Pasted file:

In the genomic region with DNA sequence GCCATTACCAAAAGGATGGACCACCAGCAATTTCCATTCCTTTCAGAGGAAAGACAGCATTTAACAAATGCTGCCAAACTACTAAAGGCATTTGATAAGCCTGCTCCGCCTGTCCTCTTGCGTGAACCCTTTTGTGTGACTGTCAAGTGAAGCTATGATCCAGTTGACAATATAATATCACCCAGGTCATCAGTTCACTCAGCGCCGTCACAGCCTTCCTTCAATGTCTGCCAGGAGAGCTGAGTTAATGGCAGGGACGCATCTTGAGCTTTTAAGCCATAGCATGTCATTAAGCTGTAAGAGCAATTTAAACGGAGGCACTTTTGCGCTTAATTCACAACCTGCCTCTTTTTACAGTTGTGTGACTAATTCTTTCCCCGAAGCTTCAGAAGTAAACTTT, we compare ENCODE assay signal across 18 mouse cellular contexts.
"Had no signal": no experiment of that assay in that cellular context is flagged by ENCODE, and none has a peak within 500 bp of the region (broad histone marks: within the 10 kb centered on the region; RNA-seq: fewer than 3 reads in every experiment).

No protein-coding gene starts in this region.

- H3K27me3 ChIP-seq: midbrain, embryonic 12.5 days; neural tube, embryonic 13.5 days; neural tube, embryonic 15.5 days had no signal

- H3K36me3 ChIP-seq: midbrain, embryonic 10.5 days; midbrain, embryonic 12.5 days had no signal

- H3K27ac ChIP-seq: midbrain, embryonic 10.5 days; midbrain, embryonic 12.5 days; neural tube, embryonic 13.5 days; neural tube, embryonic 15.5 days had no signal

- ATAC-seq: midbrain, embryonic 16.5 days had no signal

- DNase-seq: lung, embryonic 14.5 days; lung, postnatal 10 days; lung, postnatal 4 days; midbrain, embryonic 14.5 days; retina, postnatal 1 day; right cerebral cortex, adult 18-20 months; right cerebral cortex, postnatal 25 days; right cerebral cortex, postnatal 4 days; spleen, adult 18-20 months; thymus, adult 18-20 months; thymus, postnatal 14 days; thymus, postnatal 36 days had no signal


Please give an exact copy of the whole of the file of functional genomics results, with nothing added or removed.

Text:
In the genomic region with DNA sequence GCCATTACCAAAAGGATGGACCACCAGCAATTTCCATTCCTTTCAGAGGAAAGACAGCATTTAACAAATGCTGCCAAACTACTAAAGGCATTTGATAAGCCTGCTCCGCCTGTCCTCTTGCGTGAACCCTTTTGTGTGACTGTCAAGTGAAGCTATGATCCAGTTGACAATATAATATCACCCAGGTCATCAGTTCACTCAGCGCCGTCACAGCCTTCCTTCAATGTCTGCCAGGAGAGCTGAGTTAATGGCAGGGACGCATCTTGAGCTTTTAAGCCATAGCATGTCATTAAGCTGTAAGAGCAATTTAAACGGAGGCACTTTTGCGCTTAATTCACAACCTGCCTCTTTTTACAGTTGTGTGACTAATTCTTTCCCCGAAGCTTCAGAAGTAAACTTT, we compare ENCODE assay signal across 18 mouse cellular contexts.
"Had no signal": no experiment of that assay in that cellular context is flagged by ENCODE, and none has a peak within 500 bp of the region (broad histone marks: within the 10 kb centered on the region; RNA-seq: fewer than 3 reads in every experiment).

No protein-coding gene starts in this region.

- H3K27me3 ChIP-seq: midbrain, embryonic 12.5 days; neural tube, embryonic 13.5 days; neural tube, embryonic 15.5 days had no signal

- H3K36me3 ChIP-seq: midbrain, embryonic 10.5 days; midbrain, embryonic 12.5 days had no signal

- H3K27ac ChIP-seq: midbrain, embryonic 10.5 days; midbrain, embryonic 12.5 days; neural tube, embryonic 13.5 days; neural tube, embryonic 15.5 days had no signal

- ATAC-seq: midbrain, embryonic 16.5 days had no signal

- DNase-seq: lung, embryonic 14.5 days; lung, postnatal 10 days; lung, postnatal 4 days; midbrain, embryonic 14.5 days; retina, postnatal 1 day; right cerebral cortex, adult 18-20 months; right cerebral cortex, postnatal 25 days; right cerebral cortex, postnatal 4 days; spleen, adult 18-20 months; thymus, adult 18-20 months; thymus, postnatal 14 days; thymus, postnatal 36 days had no signal